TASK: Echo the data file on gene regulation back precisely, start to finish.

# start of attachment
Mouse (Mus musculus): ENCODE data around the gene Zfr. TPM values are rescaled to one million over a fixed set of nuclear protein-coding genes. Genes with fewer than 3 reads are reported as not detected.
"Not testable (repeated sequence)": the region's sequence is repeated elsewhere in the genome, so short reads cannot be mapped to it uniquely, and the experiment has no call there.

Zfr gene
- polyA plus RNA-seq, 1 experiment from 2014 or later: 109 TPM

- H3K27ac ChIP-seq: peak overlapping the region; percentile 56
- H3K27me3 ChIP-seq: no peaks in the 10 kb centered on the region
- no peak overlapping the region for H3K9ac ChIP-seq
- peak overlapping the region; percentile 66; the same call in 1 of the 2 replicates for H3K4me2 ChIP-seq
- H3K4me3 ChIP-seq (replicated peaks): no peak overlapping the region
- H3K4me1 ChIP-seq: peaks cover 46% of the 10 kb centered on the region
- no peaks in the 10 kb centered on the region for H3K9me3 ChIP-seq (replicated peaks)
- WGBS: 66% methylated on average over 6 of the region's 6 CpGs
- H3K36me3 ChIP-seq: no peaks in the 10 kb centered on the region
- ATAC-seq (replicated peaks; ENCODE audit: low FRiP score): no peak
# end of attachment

Mouse (Mus musculus): ENCODE data around the gene Zfr. TPM values are rescaled to one million over a fixed set of nuclear protein-coding genes. Genes with fewer than 3 reads are reported as not detected.
"Not testable (repeated sequence)": the region's sequence is repeated elsewhere in the genome, so short reads cannot be mapped to it uniquely, and the experiment has no call there.

Zfr gene
- polyA plus RNA-seq, 1 experiment from 2014 or later: 109 TPM

- H3K27ac ChIP-seq: peak overlapping the region; percentile 56
- H3K27me3 ChIP-seq: no peaks in the 10 kb centered on the region
- no peak overlapping the region for H3K9ac ChIP-seq
- peak overlapping the region; percentile 66; the same call in 1 of the 2 replicates for H3K4me2 ChIP-seq
- H3K4me3 ChIP-seq (replicated peaks): no peak overlapping the region
- H3K4me1 ChIP-seq: peaks cover 46% of the 10 kb centered on the region
- no peaks in the 10 kb centered on the region for H3K9me3 ChIP-seq (replicated peaks)
- WGBS: 66% methylated on average over 6 of the region's 6 CpGs
- H3K36me3 ChIP-seq: no peaks in the 10 kb centered on the region
- ATAC-seq (replicated peaks; ENCODE audit: low FRiP score): no peak